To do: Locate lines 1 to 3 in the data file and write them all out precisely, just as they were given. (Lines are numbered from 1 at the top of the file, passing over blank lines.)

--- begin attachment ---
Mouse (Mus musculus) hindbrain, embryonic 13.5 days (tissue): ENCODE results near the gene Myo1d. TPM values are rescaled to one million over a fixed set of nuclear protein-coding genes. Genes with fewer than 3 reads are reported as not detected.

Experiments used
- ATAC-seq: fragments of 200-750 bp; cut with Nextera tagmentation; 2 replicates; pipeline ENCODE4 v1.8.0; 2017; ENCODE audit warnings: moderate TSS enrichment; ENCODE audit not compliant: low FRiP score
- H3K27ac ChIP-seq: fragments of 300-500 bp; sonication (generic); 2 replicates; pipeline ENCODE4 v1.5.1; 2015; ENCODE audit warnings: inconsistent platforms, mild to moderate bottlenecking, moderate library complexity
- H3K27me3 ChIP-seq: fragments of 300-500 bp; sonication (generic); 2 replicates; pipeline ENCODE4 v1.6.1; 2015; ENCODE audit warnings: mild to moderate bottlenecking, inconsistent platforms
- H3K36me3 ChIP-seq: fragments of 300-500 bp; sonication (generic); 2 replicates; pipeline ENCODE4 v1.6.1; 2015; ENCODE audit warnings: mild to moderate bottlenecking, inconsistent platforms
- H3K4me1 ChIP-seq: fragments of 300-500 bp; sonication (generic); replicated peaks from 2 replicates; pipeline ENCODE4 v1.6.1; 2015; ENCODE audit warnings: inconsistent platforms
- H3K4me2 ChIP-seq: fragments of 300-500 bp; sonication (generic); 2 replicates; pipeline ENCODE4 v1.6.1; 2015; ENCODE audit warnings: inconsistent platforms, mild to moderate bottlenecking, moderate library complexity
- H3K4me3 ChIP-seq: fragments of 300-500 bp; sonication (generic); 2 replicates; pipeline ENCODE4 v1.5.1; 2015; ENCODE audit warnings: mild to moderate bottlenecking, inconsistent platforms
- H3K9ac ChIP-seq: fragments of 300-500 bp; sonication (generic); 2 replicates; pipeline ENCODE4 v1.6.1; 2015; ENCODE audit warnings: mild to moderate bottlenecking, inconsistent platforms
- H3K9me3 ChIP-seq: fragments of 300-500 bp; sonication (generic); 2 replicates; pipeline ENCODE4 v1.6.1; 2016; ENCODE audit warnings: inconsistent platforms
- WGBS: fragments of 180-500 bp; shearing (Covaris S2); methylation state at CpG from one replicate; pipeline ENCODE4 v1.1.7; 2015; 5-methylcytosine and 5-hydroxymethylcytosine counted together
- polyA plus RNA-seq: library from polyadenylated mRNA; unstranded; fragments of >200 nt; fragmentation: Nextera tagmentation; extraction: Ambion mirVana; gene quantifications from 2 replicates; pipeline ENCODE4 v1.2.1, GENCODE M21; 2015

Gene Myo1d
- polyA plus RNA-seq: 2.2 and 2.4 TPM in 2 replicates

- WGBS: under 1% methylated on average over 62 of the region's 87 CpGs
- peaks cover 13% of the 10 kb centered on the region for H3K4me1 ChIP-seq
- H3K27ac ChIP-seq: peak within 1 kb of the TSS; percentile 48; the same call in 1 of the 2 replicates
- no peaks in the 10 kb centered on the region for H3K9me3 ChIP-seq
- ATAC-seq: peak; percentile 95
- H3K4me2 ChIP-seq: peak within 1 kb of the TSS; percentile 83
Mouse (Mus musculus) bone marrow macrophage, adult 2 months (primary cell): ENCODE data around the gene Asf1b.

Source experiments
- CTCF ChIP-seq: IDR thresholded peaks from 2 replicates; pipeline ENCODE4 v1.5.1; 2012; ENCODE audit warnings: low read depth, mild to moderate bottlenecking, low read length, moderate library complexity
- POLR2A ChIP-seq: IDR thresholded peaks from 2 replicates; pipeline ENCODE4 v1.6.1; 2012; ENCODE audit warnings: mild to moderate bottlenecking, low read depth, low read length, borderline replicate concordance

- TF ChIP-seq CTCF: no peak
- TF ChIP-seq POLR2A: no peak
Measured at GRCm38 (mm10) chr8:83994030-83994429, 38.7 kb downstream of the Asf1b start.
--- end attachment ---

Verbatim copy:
Mouse (Mus musculus) hindbrain, embryonic 13.5 days (tissue): ENCODE results near the gene Myo1d. TPM values are rescaled to one million over a fixed set of nuclear protein-coding genes. Genes with fewer than 3 reads are reported as not detected.

Experiments used
- ATAC-seq: fragments of 200-750 bp; cut with Nextera tagmentation; 2 replicates; pipeline ENCODE4 v1.8.0; 2017; ENCODE audit warnings: moderate TSS enrichment; ENCODE audit not compliant: low FRiP score